What engineering really taught me
As someone with an engineering degree and a job in a field 180 degrees different from my major, I often get asked why I decided to stick with the more difficult and less sexy major. As much as I loved pulling all-nighters to finish 30 page lab reports and spending countless hours perfecting an FEA, I definitely took the path of most resistance when it came to my ultimate career aspirations. Of course, I am fortunate and thankful that I was able to perform well in such a rewarding field, but eventually, I realized engineering wasn’t my true passion.
While it is true that I could have reached the same destination with a little less blood, sweat, and tears, I would never change a single thing about the decision I made. Despite the fact that I am not necessarily in love with technical engineering roles, there are so many important concepts that can be learned from engineering that reach so much further than machine problems and Nusselt numbers.
It can be argued the items below could be taught in different courses of study and every person has a different testimonial and perspective, but I stand by the fact that the demands, challenges, and processes taught in an engineering curriculum reinforce these concepts better than any other program I have seen. Without further adieu, the following lessons are just a handful of the ones I will never forget, as taught by the engineering curriculum:
Be humble. You are smart, but not that smart
I will never forget moving into my dorm freshman year, meeting my roommate that already had junior academic standing prior setting foot on campus. I quickly learned that though I succeeded in my small town and was relatively smart, there is an extensive population of people that know so much more than you. Everyone knows at least one thing that you don’t…or in my case, at least a hundred things.
You likely won’t be right the first time. Don’t give up
If you had to boil down how I got through Chemistry (barely) to one finite point, it would have to be the fact that the professor allowed 99 attempts on all of the homework…which I often used all of. In life, it is very rare that you solve a very difficult problem completely, let alone on the first attempt. Put your best foot forward on each effort and be ready to learn from your mistakes before you take another stab.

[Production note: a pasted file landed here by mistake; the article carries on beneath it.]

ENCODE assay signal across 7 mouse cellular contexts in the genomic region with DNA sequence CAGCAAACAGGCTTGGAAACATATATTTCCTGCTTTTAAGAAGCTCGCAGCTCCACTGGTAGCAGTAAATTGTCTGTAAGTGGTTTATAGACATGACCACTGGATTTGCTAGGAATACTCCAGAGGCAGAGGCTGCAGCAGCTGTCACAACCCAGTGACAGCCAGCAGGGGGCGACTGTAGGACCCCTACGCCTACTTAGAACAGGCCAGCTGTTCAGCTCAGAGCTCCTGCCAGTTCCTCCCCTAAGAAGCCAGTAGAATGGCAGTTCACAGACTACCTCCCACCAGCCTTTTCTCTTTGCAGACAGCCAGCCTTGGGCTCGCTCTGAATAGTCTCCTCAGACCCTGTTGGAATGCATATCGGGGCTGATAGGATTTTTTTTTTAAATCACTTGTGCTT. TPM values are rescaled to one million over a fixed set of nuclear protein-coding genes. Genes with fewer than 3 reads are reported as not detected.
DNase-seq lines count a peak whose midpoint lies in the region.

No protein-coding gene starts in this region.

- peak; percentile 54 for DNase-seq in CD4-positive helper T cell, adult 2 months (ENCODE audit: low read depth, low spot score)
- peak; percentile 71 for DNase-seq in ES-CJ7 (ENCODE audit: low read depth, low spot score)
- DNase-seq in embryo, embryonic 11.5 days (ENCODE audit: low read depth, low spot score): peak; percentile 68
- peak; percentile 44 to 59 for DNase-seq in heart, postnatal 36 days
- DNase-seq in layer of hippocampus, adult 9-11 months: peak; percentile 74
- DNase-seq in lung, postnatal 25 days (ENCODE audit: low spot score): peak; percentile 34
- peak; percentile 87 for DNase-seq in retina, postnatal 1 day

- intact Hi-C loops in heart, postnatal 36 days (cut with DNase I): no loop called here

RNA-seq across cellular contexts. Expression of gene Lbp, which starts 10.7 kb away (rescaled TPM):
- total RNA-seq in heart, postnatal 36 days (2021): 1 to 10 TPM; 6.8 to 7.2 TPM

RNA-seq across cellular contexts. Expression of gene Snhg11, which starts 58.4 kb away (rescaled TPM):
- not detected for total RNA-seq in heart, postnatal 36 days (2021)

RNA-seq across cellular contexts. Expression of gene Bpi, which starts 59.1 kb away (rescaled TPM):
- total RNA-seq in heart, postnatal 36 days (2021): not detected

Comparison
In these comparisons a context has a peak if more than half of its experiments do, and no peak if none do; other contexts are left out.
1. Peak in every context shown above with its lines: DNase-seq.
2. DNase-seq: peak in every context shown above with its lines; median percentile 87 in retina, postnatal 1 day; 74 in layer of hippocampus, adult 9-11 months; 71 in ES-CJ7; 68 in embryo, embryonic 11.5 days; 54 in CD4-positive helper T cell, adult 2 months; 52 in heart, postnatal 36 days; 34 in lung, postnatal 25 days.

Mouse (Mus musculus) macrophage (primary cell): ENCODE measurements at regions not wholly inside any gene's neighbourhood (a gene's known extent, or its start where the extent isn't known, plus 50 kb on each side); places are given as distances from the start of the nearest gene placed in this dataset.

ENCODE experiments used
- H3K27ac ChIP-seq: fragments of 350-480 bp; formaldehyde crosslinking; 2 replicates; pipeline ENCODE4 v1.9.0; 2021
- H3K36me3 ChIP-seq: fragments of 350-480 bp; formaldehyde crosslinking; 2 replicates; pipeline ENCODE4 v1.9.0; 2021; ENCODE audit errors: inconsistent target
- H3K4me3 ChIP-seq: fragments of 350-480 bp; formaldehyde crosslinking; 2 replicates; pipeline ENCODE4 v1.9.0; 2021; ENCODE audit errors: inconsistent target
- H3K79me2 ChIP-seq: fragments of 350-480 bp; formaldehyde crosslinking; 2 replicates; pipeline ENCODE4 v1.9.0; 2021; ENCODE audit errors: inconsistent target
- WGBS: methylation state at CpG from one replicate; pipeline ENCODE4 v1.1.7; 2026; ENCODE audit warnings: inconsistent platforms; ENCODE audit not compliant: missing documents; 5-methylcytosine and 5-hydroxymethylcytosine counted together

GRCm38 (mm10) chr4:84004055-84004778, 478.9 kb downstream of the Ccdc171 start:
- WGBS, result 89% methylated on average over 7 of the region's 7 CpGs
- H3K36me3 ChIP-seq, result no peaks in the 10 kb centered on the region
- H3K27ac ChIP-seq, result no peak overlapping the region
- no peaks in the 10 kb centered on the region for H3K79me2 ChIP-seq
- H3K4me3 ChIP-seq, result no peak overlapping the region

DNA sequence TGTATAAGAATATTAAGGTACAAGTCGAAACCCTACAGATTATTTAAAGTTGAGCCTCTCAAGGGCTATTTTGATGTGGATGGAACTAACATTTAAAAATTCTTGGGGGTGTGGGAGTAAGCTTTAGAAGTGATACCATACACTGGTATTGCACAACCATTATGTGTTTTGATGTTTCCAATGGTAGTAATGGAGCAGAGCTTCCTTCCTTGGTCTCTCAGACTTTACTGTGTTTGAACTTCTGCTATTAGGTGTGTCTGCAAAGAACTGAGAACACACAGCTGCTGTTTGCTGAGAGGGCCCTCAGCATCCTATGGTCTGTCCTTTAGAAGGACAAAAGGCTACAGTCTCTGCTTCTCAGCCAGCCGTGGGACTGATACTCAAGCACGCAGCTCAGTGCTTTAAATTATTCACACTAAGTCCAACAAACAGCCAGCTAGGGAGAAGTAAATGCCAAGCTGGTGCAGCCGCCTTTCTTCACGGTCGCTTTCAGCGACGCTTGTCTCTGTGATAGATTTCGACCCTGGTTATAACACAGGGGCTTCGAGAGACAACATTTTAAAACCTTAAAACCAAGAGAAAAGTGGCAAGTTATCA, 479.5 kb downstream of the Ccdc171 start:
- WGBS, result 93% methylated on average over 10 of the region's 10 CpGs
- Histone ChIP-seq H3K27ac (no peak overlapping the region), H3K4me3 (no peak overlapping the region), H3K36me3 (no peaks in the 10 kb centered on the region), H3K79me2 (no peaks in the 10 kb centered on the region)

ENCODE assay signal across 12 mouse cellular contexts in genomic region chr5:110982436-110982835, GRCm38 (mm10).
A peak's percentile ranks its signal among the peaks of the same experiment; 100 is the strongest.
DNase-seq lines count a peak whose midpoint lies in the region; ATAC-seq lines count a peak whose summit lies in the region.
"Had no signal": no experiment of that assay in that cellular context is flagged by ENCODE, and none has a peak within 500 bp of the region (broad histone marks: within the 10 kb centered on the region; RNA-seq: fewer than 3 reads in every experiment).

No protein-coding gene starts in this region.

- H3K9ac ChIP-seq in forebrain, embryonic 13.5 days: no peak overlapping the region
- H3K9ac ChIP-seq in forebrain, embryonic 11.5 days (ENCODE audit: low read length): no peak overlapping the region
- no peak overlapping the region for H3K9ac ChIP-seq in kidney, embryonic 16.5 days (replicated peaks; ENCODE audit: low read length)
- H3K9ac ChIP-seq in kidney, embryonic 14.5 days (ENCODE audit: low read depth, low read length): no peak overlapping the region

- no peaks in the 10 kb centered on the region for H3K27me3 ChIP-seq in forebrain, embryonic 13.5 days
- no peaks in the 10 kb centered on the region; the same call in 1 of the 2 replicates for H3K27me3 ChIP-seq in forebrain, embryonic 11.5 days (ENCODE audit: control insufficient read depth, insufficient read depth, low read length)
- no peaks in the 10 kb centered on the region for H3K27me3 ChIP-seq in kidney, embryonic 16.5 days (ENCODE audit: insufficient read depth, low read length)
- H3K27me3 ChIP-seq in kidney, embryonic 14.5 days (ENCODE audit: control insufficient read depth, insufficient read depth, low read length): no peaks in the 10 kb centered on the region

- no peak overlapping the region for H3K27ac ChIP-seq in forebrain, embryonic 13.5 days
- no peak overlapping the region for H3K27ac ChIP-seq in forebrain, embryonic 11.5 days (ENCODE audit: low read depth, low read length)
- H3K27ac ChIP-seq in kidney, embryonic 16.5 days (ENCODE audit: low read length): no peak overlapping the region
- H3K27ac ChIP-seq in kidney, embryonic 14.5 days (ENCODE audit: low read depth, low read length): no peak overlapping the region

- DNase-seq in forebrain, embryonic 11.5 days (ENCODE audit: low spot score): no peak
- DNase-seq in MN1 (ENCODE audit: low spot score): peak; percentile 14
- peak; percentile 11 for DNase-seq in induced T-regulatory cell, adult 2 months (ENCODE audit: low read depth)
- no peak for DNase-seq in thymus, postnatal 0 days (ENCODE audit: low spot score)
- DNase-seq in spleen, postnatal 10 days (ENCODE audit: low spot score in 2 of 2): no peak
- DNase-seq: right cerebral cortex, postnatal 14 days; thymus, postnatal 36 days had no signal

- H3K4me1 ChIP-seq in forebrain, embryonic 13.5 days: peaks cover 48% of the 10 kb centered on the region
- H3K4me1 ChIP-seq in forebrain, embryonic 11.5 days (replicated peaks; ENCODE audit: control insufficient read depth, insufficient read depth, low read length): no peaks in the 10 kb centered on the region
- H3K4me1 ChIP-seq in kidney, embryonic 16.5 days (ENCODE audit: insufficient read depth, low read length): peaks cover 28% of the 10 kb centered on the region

Succeeding alone is not any more rewarding, but it is at least 4x the amount of work
Ask any engineer, you could make it through school on your own, without collaborating…if you don’t value sleep or a social life. Complex problems are meant to be approached from many different perspectives and certain strengths will be highlighted for different types. Embrace diversity and teamwork, using it to your advantage in order to efficiently accomplish tasks.
You can learn anything…with time
At the end of each semester, I couldn’t help but be awestruck at the amount I learned. With some hard work, time, and energy I was able to effectively learn concepts that were entirely foreign to me just a few months prior. The correct balance of motivation, resources, and time can grant you the ability to learn or even master any skill or subject.
Work hard, play hard
Frankly, Engineering is a heavy workload. It’s not a game. There’s a reason our computer labs and library are open 24/7…and are constantly filled. With that being said, too much hard work can burn you out and lead to a host of other issues. Moderation is key; finding a way to restore balance is integral to long-term mental and physical stability.
Your dreams can become a reality
I remember sitting at an engineering conference last spring when the speaker asked “Who here knows exactly what they want to do when they grow up?” It was obviously a rhetorical question, but against my better judgement, I raised my hand. “I want to be the general manager of the Indianapolis Colts,” I said with gumption. Engineering taught me if I could get through four years of this ridiculousness, I could accomplish anything. Life is short, but any goal can be attained. You owe it to yourself to pursue your childhood dreams (see The Last Lecture).
I would be lying if I said I didn’t repeatedly bang my head against a brick wall here and there trying to plug in some MatLab code, but when it is all said and done, I am thankful for my engineering education. Both the technical lessons and the soft skills alike have transformed me into the person I am today and for that, I am eternally grateful.
To any young student interested in pursuing a degree in engineering, my advice will always be the following: if you have the tools to succeed (strong math and science skills), there is no program of study that will open more doors for you than engineering. Sure, it will be tough and uncomfortable at times, but remember: nothing grows in your comfort zone. Step outside, work hard, and reap the benefits.